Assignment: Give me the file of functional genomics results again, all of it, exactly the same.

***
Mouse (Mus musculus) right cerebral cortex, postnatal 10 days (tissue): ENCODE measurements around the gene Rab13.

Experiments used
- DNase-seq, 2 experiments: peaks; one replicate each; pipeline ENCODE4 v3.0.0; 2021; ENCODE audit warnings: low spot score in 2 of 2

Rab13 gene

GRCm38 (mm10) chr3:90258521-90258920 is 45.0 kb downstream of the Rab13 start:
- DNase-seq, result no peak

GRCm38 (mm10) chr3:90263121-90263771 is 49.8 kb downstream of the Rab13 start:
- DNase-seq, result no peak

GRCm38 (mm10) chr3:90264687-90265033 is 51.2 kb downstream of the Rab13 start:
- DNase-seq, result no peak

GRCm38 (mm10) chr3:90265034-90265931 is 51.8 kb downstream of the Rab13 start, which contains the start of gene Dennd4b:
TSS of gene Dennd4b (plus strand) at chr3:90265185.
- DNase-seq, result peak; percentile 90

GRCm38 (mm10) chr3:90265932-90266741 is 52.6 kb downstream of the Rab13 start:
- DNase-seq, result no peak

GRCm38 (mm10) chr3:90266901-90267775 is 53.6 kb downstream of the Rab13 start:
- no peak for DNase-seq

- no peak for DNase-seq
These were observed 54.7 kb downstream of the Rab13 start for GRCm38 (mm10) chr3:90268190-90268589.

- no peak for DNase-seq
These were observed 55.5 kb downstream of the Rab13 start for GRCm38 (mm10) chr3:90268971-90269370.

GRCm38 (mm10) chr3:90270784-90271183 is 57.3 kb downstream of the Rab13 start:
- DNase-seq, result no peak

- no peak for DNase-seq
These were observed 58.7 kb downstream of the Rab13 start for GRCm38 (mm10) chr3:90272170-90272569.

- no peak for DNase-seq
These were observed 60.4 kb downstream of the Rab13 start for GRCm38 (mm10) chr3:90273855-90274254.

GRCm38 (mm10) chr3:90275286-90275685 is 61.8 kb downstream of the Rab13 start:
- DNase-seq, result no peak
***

Mouse (Mus musculus) right cerebral cortex, postnatal 10 days (tissue): ENCODE measurements around the gene Rab13.

Experiments used
- DNase-seq, 2 experiments: peaks; one replicate each; pipeline ENCODE4 v3.0.0; 2021; ENCODE audit warnings: low spot score in 2 of 2

Rab13 gene

GRCm38 (mm10) chr3:90258521-90258920 is 45.0 kb downstream of the Rab13 start:
- DNase-seq, result no peak

GRCm38 (mm10) chr3:90263121-90263771 is 49.8 kb downstream of the Rab13 start:
- DNase-seq, result no peak

GRCm38 (mm10) chr3:90264687-90265033 is 51.2 kb downstream of the Rab13 start:
- DNase-seq, result no peak

GRCm38 (mm10) chr3:90265034-90265931 is 51.8 kb downstream of the Rab13 start, which contains the start of gene Dennd4b:
TSS of gene Dennd4b (plus strand) at chr3:90265185.
- DNase-seq, result peak; percentile 90

GRCm38 (mm10) chr3:90265932-90266741 is 52.6 kb downstream of the Rab13 start:
- DNase-seq, result no peak

GRCm38 (mm10) chr3:90266901-90267775 is 53.6 kb downstream of the Rab13 start:
- no peak for DNase-seq

- no peak for DNase-seq
These were observed 54.7 kb downstream of the Rab13 start for GRCm38 (mm10) chr3:90268190-90268589.

- no peak for DNase-seq
These were observed 55.5 kb downstream of the Rab13 start for GRCm38 (mm10) chr3:90268971-90269370.

GRCm38 (mm10) chr3:90270784-90271183 is 57.3 kb downstream of the Rab13 start:
- DNase-seq, result no peak

- no peak for DNase-seq
These were observed 58.7 kb downstream of the Rab13 start for GRCm38 (mm10) chr3:90272170-90272569.

- no peak for DNase-seq
These were observed 60.4 kb downstream of the Rab13 start for GRCm38 (mm10) chr3:90273855-90274254.

GRCm38 (mm10) chr3:90275286-90275685 is 61.8 kb downstream of the Rab13 start:
- DNase-seq, result no peak